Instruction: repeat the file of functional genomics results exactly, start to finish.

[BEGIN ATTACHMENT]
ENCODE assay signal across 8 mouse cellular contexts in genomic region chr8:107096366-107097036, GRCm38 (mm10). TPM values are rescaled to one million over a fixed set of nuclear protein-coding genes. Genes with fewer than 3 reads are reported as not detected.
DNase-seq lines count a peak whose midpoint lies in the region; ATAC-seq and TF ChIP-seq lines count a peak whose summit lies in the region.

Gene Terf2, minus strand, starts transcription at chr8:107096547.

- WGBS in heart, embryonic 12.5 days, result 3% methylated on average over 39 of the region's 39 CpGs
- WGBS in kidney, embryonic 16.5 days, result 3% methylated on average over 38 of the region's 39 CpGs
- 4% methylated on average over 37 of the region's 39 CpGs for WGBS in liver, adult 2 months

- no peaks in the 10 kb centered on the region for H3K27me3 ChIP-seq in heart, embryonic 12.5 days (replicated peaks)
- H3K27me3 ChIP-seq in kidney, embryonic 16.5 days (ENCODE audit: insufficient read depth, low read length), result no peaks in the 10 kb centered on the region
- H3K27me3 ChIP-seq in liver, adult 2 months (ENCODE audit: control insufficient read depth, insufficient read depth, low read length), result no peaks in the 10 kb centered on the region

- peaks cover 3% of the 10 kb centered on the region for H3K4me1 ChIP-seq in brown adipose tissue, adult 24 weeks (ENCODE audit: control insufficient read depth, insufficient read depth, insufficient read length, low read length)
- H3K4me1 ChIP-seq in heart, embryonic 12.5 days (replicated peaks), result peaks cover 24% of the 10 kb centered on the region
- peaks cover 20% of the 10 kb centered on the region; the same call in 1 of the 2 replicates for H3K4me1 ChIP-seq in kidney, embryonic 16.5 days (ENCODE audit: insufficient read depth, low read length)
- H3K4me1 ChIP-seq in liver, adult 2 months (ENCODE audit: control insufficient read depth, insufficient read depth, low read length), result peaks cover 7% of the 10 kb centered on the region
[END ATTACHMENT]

ENCODE assay signal across 8 mouse cellular contexts in genomic region chr8:107096366-107097036, GRCm38 (mm10). TPM values are rescaled to one million over a fixed set of nuclear protein-coding genes. Genes with fewer than 3 reads are reported as not detected.
DNase-seq lines count a peak whose midpoint lies in the region; ATAC-seq and TF ChIP-seq lines count a peak whose summit lies in the region.

Gene Terf2, minus strand, starts transcription at chr8:107096547.

- WGBS in heart, embryonic 12.5 days, result 3% methylated on average over 39 of the region's 39 CpGs
- WGBS in kidney, embryonic 16.5 days, result 3% methylated on average over 38 of the region's 39 CpGs
- 4% methylated on average over 37 of the region's 39 CpGs for WGBS in liver, adult 2 months

- no peaks in the 10 kb centered on the region for H3K27me3 ChIP-seq in heart, embryonic 12.5 days (replicated peaks)
- H3K27me3 ChIP-seq in kidney, embryonic 16.5 days (ENCODE audit: insufficient read depth, low read length), result no peaks in the 10 kb centered on the region
- H3K27me3 ChIP-seq in liver, adult 2 months (ENCODE audit: control insufficient read depth, insufficient read depth, low read length), result no peaks in the 10 kb centered on the region

- peaks cover 3% of the 10 kb centered on the region for H3K4me1 ChIP-seq in brown adipose tissue, adult 24 weeks (ENCODE audit: control insufficient read depth, insufficient read depth, insufficient read length, low read length)
- H3K4me1 ChIP-seq in heart, embryonic 12.5 days (replicated peaks), result peaks cover 24% of the 10 kb centered on the region
- peaks cover 20% of the 10 kb centered on the region; the same call in 1 of the 2 replicates for H3K4me1 ChIP-seq in kidney, embryonic 16.5 days (ENCODE audit: insufficient read depth, low read length)
- H3K4me1 ChIP-seq in liver, adult 2 months (ENCODE audit: control insufficient read depth, insufficient read depth, low read length), result peaks cover 7% of the 10 kb centered on the region